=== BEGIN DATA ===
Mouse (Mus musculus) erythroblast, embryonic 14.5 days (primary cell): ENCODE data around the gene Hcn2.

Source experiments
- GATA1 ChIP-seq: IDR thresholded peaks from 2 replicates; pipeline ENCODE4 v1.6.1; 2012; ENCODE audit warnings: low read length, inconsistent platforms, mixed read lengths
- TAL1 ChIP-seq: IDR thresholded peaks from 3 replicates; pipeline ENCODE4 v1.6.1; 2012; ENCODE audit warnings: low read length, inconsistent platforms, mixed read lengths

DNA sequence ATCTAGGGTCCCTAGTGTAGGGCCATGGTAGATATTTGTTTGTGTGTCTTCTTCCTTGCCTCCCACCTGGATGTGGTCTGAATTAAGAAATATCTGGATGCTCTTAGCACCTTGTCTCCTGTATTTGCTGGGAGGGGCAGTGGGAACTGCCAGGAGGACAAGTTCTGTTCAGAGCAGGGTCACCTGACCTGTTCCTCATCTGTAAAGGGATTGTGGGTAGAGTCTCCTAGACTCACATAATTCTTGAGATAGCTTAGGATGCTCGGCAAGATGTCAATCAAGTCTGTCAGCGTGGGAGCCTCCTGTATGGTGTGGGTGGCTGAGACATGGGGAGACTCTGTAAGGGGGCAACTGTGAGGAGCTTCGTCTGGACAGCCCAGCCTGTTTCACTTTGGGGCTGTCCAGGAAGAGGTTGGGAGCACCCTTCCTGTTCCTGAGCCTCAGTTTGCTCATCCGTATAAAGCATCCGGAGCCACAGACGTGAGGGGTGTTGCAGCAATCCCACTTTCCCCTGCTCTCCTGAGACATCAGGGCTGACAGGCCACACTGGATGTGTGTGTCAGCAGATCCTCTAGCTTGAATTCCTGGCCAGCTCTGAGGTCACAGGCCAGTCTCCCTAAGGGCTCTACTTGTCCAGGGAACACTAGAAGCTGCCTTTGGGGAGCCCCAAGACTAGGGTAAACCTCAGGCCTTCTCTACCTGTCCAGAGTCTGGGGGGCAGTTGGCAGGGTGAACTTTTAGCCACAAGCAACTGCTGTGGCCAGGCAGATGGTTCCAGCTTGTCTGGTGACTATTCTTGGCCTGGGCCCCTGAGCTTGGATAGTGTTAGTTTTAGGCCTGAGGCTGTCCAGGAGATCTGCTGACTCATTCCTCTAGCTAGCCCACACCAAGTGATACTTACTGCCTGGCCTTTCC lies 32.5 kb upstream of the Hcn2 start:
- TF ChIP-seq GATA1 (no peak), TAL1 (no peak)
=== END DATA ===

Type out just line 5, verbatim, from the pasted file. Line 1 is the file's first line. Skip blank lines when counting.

DNA sequence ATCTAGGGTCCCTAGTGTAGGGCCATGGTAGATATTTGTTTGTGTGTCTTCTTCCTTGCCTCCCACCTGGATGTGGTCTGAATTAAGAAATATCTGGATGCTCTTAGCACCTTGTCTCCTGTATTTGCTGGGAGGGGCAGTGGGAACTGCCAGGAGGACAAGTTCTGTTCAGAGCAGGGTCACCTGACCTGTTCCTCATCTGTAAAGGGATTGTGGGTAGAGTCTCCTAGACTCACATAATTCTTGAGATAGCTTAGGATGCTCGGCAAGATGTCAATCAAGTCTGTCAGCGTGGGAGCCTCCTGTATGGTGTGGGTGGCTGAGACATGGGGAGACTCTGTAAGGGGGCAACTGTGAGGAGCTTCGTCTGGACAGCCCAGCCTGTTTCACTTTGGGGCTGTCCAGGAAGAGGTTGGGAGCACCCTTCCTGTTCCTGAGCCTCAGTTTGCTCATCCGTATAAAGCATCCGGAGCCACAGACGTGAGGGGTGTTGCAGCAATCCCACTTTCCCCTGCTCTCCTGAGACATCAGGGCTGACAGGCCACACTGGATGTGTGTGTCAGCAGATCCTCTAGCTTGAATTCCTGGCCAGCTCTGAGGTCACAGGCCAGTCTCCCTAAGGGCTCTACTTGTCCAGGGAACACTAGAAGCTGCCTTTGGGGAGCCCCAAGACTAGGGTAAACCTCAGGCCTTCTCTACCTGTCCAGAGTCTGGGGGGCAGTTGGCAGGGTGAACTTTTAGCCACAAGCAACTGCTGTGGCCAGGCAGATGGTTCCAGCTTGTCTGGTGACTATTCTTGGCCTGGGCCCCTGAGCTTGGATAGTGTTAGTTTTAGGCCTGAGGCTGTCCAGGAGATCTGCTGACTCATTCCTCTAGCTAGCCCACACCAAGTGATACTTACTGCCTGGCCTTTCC lies 32.5 kb upstream of the Hcn2 start: